In the 1980s Lt. Col. Gary Butson (Ret.) of North Port helped President Ronald Reagan develop “Star Wars.” This was this program that caused the Soviet Union to go broke trying to compete with the U.S. military might.
After graduating from the Air Academy in 1971 he was sent to the Air Force’s Weapons Laboratory.
“I worked on the free world’s first high energy laser,” he explained almost 40 years later. “We put a big laser in a KC-135 tanker. The whole inside of the airplane was one big laser. The hope was that we could protect our airplanes under battlefield conditions with our laser plane.”
The business end of the laser weapon pointed out the side of the converted tanker’s just behind where the pilot and co-pilot sat.
“I worked on the laser for two years, from 1981 to 1983, then we put on a demonstration,” Butson said. “With our laser plane we shot down five missiles.”
While they worked on “Star Wars” they were repeatedly asked by Washington officials how much is it going to cost the other guys to defend against this system? This was of prime interest to the president.
“It was just at the time President Reagan announced his ‘Star Wars’ program,” Butson recalled. “It happened Dec. 31, 1991, the Soviets went bust trying to keep up with our ‘Star Wars’ military effort.”
Looking back on his 20-year military career, Butson said with a smile, “I joined the Air Fore to defeat ‘The Eval Empire.’
“The most interesting thing that happened to me while I was in the Air Force was the people I met. I had come to the academy the son of a barber from a rural suburb of Detroit, Mich.
“During my first year at the academy Eddie Rickenbacker came to the academy. He came up to my room,” Butson said. “‘Where are you from, son?’ he asked.
He was an ace fighter pilot in World War I. He received the “Medal of Honor” for downing 26 enemy planes.
“I was interviewed for a scholarship while at the academy. The guy who interviewed me was Edward Teller, father of the hydrogen bomb.
“My element leader during my second semester was a guy named Ralph Eberhart. On 9-11 Eberhart was the general in charge of NORAD (North American Air Defense Command) who grounded all the airplanes in the U.S. I trusted Ed to be best man at my wedding.”
Other things Butson recalls during his time at the Air Force Academy: Students came down with the plague.
“When I was a freshman in 1968 plague hit the school. Prairie dogs had fleas and the fleas carried the plague which they spread to a third of the 4,000 students at the academy. I was lucky, I didn’t get it.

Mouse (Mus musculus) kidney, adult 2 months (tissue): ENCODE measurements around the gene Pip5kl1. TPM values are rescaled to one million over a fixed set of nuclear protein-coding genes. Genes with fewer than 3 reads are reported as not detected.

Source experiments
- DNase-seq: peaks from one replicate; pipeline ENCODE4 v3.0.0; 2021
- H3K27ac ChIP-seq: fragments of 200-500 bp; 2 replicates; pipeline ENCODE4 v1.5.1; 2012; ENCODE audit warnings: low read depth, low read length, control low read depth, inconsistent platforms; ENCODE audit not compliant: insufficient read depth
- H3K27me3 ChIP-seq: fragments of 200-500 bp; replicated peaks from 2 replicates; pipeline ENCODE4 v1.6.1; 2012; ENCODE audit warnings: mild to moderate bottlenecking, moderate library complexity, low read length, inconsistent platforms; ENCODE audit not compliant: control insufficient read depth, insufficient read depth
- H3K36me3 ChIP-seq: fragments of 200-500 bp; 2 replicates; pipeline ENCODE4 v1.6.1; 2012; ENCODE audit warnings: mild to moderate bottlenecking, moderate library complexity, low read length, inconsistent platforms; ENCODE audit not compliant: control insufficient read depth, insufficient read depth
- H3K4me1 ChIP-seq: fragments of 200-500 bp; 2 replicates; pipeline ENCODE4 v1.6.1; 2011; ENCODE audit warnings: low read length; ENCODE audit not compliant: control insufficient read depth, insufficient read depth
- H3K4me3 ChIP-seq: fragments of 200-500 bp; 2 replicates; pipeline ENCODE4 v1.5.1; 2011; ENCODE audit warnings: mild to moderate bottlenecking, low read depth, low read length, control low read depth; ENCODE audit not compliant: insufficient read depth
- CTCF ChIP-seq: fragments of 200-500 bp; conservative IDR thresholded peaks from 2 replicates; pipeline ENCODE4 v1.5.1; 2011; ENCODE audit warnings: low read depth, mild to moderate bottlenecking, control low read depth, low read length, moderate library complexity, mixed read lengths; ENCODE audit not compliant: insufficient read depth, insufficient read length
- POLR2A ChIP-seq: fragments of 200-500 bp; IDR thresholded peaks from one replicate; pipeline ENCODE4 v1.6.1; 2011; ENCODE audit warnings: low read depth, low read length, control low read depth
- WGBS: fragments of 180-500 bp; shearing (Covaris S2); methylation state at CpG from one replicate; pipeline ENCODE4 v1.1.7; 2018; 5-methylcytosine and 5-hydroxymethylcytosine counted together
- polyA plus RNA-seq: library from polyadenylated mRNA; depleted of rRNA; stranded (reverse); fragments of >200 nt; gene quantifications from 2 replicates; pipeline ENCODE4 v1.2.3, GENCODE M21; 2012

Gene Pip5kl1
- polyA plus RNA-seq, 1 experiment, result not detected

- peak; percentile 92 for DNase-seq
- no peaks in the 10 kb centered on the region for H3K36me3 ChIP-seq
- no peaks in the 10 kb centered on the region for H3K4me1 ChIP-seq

“They brought in a bunch of nurses with needles. We lined up in the gym, climbed dup on a table, dropped our shorts and got a shot in the bottom from the nurses.
“When I was a freshman we got a F-105 ‘Thunderchief’ fighter to put on display at the academy. It was the premier fighter-bomber during the Vietnam War,” he explained. “There was a big ceremony and we had a flyover by a flight of F-105s.
“They passed over the cadets the first time. Then they swung around and made another pass. When they did they went supersonic and broke every window in the cadet dining hall. The dining hall was big enough to serve 4,000 people at a sit down meal.”
No one was seriously injured despite all the broken glass.
Butson would eventually became an engineering teacher at the Air Force Academy beginning in ’83. He taught his last eight years in the service at the academy. Then he spent 10 more years as chairman of theTechnology Department at Southern Illinois University.
He and his wife, Reitha, moved to North Port in 2017. They have two children: Amy and Kerry.
Name: Gary James Butson
D.O.B: 11 Dec. 1947
Hometown: Detroit, Mich.
Currently: North Port, Fla.
Entered Service: 1971
Rank: Lt. Colonel
Unit: Headquarters Squadron U.S. Air Force Academy
Commendations: Meritorious Service Medal with 2 Device, National Defense Service Medal with 1 Device, Air Force Training Ribbon, Air Force Organizational Excellence Award with 1 Device, Outstanding Unit Award, Air Force Longevity Service Award with 5 Devices, Small Arms Expert Pistol Award.
Battles/Campaigns: “Cold War”
This story was first published in the Charlotte Sun newspaper, Port Charlotte, Fla. on Monday, Sept. 24, 2018 and is republished with permission.
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